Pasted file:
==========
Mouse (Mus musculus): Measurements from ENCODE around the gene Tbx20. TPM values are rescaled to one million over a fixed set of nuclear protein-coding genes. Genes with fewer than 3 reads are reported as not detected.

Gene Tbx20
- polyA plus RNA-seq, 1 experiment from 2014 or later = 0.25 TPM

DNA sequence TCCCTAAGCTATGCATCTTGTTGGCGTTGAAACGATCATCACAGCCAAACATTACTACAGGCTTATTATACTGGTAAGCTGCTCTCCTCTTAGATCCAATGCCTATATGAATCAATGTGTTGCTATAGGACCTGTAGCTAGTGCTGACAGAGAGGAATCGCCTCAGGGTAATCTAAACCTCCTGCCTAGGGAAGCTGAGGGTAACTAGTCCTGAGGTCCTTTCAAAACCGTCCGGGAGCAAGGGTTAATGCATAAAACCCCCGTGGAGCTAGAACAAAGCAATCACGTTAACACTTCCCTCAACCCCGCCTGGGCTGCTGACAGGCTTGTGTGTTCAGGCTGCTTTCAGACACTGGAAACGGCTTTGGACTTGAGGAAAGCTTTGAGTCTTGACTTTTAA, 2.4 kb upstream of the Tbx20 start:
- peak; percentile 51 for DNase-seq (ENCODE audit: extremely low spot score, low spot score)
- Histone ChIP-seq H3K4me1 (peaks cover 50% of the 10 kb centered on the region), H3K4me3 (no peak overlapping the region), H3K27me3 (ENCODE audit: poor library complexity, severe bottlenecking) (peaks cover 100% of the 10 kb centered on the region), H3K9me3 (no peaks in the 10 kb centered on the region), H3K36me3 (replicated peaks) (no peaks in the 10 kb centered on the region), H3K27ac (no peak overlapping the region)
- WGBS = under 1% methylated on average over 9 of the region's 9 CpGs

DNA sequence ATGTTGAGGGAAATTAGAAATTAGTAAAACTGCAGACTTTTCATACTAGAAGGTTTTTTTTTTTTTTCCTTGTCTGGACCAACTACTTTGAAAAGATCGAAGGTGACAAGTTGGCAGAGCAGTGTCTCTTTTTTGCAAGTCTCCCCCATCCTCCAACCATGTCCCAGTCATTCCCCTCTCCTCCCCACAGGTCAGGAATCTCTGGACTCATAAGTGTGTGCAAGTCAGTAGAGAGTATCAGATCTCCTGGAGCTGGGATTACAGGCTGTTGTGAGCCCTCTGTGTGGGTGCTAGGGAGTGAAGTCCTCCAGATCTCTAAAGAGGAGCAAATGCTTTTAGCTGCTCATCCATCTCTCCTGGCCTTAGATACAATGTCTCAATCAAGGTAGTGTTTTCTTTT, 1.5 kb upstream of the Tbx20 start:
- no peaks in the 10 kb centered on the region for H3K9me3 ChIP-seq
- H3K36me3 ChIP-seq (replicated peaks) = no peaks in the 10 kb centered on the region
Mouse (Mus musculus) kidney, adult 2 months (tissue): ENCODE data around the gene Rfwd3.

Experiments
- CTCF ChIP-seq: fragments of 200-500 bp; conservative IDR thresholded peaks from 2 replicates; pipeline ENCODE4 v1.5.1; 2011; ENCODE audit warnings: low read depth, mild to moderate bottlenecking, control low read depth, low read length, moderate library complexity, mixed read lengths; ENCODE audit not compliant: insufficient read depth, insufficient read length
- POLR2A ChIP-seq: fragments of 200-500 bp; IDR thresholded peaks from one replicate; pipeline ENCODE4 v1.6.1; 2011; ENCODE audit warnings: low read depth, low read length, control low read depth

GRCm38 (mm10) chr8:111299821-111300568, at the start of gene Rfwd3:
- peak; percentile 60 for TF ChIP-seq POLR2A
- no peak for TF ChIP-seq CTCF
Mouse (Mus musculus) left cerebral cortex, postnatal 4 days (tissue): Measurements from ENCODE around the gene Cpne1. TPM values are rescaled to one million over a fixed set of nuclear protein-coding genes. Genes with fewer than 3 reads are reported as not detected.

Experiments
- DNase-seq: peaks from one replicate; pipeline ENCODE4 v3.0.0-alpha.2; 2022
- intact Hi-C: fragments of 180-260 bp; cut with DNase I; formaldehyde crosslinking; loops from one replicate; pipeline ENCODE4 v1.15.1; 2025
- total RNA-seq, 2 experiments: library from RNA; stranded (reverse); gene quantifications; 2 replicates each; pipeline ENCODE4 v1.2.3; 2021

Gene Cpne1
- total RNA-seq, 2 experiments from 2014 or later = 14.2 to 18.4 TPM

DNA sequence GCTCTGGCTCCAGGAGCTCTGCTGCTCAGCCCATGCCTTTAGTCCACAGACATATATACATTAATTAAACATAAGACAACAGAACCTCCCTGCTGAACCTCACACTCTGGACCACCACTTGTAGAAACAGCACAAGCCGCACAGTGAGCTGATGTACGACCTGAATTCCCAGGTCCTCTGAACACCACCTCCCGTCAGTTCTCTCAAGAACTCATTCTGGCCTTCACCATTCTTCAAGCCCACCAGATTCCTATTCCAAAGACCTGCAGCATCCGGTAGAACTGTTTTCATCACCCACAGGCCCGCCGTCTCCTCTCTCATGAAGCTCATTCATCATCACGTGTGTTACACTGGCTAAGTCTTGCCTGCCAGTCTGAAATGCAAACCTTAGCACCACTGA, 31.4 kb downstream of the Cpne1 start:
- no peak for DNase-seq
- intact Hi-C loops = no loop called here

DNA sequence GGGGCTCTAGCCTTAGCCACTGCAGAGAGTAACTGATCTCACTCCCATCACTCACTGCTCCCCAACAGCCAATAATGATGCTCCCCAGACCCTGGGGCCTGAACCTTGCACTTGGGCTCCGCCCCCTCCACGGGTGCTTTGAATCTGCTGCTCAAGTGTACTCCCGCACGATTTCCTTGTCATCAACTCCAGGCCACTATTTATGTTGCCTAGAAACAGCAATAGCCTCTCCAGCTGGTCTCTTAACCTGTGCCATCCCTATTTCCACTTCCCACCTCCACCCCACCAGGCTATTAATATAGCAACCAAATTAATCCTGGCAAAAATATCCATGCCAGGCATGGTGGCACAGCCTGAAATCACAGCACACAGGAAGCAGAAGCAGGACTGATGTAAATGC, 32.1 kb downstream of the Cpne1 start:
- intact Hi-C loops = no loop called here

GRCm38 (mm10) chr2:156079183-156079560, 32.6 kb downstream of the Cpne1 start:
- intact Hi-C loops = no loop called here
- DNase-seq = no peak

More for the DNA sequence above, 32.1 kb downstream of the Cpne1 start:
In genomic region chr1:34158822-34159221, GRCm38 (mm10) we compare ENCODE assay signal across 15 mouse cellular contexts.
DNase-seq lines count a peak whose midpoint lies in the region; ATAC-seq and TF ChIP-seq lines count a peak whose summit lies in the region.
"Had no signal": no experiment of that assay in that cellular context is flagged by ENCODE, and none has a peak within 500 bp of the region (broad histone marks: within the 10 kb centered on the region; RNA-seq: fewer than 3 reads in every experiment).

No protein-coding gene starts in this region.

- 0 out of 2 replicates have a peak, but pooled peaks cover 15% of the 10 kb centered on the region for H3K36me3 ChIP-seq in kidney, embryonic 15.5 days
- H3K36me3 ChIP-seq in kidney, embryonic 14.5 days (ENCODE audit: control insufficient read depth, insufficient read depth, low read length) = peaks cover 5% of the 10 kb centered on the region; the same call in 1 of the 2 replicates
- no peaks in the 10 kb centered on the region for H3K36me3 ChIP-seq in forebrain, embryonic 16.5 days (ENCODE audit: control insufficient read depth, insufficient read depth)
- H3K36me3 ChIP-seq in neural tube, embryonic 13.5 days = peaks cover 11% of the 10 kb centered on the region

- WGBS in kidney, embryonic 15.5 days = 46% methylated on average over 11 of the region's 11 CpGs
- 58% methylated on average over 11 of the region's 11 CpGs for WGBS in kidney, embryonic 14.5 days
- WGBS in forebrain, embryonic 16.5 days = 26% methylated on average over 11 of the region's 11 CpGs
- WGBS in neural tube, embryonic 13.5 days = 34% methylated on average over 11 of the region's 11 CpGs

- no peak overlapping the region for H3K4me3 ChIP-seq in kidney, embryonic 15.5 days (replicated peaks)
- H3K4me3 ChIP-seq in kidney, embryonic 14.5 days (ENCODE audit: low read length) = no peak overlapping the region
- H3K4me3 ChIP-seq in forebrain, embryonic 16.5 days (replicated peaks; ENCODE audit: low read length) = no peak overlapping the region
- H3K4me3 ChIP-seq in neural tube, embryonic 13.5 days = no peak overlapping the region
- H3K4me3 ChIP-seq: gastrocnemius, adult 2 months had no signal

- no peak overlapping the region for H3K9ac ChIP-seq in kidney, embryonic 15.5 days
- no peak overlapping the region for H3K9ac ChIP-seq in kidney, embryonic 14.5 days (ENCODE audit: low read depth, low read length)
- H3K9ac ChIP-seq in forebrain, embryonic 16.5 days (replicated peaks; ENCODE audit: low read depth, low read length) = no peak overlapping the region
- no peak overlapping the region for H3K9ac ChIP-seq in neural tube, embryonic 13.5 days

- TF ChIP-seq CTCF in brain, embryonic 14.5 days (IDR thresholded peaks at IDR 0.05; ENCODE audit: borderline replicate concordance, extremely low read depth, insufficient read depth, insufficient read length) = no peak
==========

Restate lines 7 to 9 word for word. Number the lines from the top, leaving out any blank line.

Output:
- WGBS = under 1% methylated on average over 9 of the region's 9 CpGs

DNA sequence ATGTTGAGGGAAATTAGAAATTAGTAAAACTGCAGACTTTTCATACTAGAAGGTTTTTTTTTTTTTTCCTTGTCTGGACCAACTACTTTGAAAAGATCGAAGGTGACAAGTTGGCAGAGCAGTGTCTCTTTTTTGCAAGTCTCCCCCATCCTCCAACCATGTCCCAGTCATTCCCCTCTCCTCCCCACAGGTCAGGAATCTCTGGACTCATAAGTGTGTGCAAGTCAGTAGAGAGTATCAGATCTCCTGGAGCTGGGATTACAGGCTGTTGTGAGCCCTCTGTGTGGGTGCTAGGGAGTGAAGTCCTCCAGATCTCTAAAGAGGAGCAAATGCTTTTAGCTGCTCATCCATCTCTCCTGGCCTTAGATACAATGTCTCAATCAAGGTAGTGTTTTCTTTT, 1.5 kb upstream of the Tbx20 start:
- no peaks in the 10 kb centered on the region for H3K9me3 ChIP-seq